Ian Tyson, a Canadian folk music icon, died Thursday morning, his ex-wife confirmed to CBC News.
Sylvia Tyson, his ex-wife and musical partner, said the 89-year-old’s influence on Canadian culture cannot be overstated.
“I was at the Horseshoe Tavern in Toronto with a young band, and they wanted me to do Four Strong Winds with them.” “It was a very young audience, and I really didn’t expect that kind of reaction, but everyone sang the Four Winds,” she told CBC News over the phone Thursday.
“It’s like the Canadian national anthem.” Tyson had major surgery a few years ago, she said, but he never fully recovered. Corb Lund is a Canadian country singer-songwriter who grew up with and later performed with Ian Tyson.
“He’s our Willie Nelson, Johnny Cash, or Leonard Cohen.” “He’s a guy who, at least musically, embodies the region,” Lund told CBC News in 2019. When it comes to Four Winds, Lund believes the song’s longevity speaks for itself.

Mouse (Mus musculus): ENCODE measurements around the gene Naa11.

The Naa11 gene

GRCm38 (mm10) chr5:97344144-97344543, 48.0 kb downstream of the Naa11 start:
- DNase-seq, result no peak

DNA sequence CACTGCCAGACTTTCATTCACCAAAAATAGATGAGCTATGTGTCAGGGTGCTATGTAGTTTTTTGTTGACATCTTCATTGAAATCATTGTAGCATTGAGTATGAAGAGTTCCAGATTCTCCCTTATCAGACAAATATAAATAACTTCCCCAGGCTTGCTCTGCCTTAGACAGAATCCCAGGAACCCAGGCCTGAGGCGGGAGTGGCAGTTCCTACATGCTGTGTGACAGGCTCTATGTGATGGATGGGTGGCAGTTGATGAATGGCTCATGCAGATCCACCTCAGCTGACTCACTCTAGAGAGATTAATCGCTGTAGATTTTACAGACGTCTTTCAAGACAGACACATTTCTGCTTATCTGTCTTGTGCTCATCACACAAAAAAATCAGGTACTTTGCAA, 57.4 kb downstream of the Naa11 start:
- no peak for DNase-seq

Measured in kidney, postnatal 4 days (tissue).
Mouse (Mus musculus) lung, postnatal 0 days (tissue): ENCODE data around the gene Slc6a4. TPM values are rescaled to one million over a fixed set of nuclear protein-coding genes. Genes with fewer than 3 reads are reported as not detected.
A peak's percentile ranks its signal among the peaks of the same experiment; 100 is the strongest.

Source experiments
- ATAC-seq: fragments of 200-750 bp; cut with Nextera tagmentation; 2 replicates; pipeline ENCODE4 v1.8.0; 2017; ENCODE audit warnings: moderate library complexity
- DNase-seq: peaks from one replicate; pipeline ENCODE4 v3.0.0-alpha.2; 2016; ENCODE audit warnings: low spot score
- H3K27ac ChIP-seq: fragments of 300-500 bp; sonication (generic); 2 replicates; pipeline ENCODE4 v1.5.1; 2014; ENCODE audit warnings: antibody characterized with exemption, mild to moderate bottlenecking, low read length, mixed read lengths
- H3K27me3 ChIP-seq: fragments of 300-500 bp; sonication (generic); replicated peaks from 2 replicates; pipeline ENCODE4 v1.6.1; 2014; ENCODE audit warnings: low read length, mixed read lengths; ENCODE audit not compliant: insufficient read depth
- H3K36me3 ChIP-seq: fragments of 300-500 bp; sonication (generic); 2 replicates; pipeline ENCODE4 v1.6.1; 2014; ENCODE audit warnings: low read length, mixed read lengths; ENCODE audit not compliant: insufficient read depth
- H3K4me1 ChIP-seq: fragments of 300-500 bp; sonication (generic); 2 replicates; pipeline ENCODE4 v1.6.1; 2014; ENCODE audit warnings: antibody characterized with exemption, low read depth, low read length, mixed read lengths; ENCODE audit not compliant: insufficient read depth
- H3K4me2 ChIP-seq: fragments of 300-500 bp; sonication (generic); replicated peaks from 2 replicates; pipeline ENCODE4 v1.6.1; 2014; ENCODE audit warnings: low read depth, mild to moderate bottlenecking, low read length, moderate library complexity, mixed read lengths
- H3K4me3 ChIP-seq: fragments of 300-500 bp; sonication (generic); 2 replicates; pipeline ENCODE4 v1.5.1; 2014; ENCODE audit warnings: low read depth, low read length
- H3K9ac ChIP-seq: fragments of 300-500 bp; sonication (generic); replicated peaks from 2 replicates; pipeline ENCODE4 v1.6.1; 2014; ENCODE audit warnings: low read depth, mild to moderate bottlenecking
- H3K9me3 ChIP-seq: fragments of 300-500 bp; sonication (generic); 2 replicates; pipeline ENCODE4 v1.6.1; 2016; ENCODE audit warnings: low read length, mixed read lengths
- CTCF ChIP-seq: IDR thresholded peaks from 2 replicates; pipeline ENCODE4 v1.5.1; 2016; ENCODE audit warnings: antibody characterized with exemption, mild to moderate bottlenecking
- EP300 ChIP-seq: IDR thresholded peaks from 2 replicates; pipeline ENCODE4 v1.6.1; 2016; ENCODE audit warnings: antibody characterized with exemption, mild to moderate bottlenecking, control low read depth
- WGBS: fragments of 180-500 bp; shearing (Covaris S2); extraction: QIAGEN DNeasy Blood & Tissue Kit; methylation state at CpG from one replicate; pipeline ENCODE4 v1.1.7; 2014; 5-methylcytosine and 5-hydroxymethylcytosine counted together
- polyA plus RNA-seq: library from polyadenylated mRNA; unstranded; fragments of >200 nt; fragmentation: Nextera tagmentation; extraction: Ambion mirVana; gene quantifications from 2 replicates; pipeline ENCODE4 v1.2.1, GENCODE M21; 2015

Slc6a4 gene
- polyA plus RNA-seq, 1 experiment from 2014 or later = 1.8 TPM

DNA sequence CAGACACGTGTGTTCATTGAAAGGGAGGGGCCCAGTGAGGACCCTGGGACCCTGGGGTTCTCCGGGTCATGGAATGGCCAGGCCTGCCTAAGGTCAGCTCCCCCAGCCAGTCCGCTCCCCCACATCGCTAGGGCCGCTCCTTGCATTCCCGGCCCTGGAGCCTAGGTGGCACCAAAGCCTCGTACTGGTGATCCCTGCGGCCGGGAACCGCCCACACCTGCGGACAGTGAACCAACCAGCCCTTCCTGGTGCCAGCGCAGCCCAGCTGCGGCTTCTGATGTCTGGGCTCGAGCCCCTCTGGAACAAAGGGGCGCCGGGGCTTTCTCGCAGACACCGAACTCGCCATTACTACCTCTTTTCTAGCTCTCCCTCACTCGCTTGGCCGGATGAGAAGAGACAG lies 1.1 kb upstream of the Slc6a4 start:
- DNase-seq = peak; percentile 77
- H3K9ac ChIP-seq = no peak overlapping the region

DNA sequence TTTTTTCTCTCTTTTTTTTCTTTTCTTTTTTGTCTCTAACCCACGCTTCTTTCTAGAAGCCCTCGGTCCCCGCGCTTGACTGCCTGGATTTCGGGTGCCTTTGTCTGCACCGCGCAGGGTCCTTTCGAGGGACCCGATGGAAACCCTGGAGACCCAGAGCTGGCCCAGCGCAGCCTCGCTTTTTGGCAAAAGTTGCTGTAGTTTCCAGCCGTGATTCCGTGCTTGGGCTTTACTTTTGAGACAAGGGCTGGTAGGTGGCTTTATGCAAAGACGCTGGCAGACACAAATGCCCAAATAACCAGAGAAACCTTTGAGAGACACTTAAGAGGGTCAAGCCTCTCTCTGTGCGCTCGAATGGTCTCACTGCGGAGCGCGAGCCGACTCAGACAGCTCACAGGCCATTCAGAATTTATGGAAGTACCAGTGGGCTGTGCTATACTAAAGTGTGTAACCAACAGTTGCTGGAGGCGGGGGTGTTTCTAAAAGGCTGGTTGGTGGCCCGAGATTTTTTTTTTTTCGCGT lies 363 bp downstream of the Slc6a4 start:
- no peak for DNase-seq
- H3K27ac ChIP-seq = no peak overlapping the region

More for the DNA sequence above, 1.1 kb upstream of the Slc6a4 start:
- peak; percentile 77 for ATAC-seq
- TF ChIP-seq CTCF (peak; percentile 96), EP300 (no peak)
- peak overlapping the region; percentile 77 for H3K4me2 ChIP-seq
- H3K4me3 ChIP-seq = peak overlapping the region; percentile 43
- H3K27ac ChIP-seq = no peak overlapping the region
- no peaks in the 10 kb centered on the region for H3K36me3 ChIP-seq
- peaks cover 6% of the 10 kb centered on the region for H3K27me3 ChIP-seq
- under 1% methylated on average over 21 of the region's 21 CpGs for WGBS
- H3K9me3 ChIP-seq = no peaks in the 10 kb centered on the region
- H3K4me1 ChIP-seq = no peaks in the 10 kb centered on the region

“For really good songwriters, you’re either born with it or you’re not,” he said. “When you have a song that’s so powerful that it goes around for decades, it becomes part of the cultural fabric, so it fends for itself.” “Repeating the song becomes a form of self-fulfillment, so it grows from a great song’s beginning and builds up over time.”
Tyson’s musical career began in the late 1950s, when he hitchhiked across the country from Vancouver to Toronto, where he became involved in the city’s burgeoning folk movement in the bohemian district of Yorkville. There, he met like-minded Sylvia Fricker, and they began an on-and-off-stage relationship that would eventually lead to their seminal second album, Four Strong Winds, in 1964.
They collaborated on music for many years, but when their careers faltered in the 1970s, the couple split up and divorced in 1975. Tyson built a solo career as a country singer over the next few years through self-release. Cowboyography, his 1987 album, was an unexpected word-of-mouth success, earning him a Juno Award.